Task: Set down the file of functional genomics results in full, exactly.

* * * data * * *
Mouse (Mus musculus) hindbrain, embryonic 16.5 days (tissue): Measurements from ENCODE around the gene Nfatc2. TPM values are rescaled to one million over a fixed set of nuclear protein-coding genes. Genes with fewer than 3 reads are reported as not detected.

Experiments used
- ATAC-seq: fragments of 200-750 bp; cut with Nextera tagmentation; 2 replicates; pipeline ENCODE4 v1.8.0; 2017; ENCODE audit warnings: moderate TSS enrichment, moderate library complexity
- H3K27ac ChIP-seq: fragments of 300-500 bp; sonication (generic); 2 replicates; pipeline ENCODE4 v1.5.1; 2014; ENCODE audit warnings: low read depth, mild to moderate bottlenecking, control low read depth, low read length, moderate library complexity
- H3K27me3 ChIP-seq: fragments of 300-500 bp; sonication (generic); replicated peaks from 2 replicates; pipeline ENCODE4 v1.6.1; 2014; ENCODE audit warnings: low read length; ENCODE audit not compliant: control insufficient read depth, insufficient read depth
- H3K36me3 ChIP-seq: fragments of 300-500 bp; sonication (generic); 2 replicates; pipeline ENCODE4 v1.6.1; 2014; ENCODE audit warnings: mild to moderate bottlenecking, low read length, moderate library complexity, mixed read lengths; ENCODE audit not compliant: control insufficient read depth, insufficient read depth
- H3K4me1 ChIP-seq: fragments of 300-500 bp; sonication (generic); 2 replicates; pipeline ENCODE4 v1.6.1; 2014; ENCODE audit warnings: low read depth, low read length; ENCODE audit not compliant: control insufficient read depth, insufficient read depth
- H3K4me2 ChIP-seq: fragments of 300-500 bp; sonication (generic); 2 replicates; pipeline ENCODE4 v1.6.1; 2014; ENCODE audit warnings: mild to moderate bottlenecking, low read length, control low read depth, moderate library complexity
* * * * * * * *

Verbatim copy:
Mouse (Mus musculus) hindbrain, embryonic 16.5 days (tissue): Measurements from ENCODE around the gene Nfatc2. TPM values are rescaled to one million over a fixed set of nuclear protein-coding genes. Genes with fewer than 3 reads are reported as not detected.

Experiments used
- ATAC-seq: fragments of 200-750 bp; cut with Nextera tagmentation; 2 replicates; pipeline ENCODE4 v1.8.0; 2017; ENCODE audit warnings: moderate TSS enrichment, moderate library complexity
- H3K27ac ChIP-seq: fragments of 300-500 bp; sonication (generic); 2 replicates; pipeline ENCODE4 v1.5.1; 2014; ENCODE audit warnings: low read depth, mild to moderate bottlenecking, control low read depth, low read length, moderate library complexity
- H3K27me3 ChIP-seq: fragments of 300-500 bp; sonication (generic); replicated peaks from 2 replicates; pipeline ENCODE4 v1.6.1; 2014; ENCODE audit warnings: low read length; ENCODE audit not compliant: control insufficient read depth, insufficient read depth
- H3K36me3 ChIP-seq: fragments of 300-500 bp; sonication (generic); 2 replicates; pipeline ENCODE4 v1.6.1; 2014; ENCODE audit warnings: mild to moderate bottlenecking, low read length, moderate library complexity, mixed read lengths; ENCODE audit not compliant: control insufficient read depth, insufficient read depth
- H3K4me1 ChIP-seq: fragments of 300-500 bp; sonication (generic); 2 replicates; pipeline ENCODE4 v1.6.1; 2014; ENCODE audit warnings: low read depth, low read length; ENCODE audit not compliant: control insufficient read depth, insufficient read depth
- H3K4me2 ChIP-seq: fragments of 300-500 bp; sonication (generic); 2 replicates; pipeline ENCODE4 v1.6.1; 2014; ENCODE audit warnings: mild to moderate bottlenecking, low read length, control low read depth, moderate library complexity